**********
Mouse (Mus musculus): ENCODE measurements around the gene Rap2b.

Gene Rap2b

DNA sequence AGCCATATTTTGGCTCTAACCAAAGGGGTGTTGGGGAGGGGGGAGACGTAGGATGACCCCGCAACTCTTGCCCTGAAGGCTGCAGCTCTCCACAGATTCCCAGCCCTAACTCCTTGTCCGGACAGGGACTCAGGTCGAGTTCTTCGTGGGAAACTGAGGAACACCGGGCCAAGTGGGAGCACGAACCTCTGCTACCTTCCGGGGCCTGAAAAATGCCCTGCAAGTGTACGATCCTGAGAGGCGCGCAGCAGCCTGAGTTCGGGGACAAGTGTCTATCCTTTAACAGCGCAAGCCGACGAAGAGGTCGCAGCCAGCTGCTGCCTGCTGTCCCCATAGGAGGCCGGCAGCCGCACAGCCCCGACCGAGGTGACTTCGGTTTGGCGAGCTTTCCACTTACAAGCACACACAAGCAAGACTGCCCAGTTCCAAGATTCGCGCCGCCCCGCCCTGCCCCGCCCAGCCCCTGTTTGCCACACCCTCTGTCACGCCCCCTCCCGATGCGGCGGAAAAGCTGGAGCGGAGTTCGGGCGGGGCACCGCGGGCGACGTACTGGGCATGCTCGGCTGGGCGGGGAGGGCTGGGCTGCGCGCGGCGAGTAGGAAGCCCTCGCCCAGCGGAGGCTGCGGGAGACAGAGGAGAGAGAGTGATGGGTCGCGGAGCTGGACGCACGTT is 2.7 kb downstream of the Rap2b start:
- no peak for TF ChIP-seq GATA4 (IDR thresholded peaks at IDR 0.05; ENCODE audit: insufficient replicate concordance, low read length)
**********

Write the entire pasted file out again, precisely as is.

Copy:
Mouse (Mus musculus): ENCODE measurements around the gene Rap2b.

Gene Rap2b

DNA sequence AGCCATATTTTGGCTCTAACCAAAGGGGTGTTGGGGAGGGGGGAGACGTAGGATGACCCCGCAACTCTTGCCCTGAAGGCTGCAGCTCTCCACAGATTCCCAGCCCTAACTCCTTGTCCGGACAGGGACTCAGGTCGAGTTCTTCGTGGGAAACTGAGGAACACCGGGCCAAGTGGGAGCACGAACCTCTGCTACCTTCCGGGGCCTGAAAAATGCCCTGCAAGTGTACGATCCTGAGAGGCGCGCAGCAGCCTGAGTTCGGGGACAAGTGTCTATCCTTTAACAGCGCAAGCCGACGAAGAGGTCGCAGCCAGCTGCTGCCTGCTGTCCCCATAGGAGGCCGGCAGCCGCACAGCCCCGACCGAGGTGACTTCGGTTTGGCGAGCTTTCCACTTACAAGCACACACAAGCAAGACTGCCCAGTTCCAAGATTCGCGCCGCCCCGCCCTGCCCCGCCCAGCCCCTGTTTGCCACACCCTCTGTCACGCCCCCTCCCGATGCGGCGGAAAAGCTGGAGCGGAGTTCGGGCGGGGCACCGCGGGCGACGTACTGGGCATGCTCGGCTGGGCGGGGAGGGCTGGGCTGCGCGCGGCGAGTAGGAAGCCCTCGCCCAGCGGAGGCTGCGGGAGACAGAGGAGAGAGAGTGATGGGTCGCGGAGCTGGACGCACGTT is 2.7 kb downstream of the Rap2b start:
- no peak for TF ChIP-seq GATA4 (IDR thresholded peaks at IDR 0.05; ENCODE audit: insufficient replicate concordance, low read length)